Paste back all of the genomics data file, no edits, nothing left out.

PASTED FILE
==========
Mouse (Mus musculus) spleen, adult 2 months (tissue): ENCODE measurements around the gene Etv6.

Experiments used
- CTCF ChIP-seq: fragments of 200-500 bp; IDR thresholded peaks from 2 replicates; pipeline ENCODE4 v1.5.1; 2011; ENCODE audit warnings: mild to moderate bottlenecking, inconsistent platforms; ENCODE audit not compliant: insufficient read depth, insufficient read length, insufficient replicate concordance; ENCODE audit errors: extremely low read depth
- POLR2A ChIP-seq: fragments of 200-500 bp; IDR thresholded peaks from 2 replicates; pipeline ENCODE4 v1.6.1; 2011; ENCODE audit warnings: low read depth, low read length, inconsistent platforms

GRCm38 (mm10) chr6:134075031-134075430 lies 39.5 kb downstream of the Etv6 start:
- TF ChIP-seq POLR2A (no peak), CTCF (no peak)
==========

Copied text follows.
Mouse (Mus musculus) spleen, adult 2 months (tissue): ENCODE measurements around the gene Etv6.

Experiments used
- CTCF ChIP-seq: fragments of 200-500 bp; IDR thresholded peaks from 2 replicates; pipeline ENCODE4 v1.5.1; 2011; ENCODE audit warnings: mild to moderate bottlenecking, inconsistent platforms; ENCODE audit not compliant: insufficient read depth, insufficient read length, insufficient replicate concordance; ENCODE audit errors: extremely low read depth
- POLR2A ChIP-seq: fragments of 200-500 bp; IDR thresholded peaks from 2 replicates; pipeline ENCODE4 v1.6.1; 2011; ENCODE audit warnings: low read depth, low read length, inconsistent platforms

GRCm38 (mm10) chr6:134075031-134075430 lies 39.5 kb downstream of the Etv6 start:
- TF ChIP-seq POLR2A (no peak), CTCF (no peak)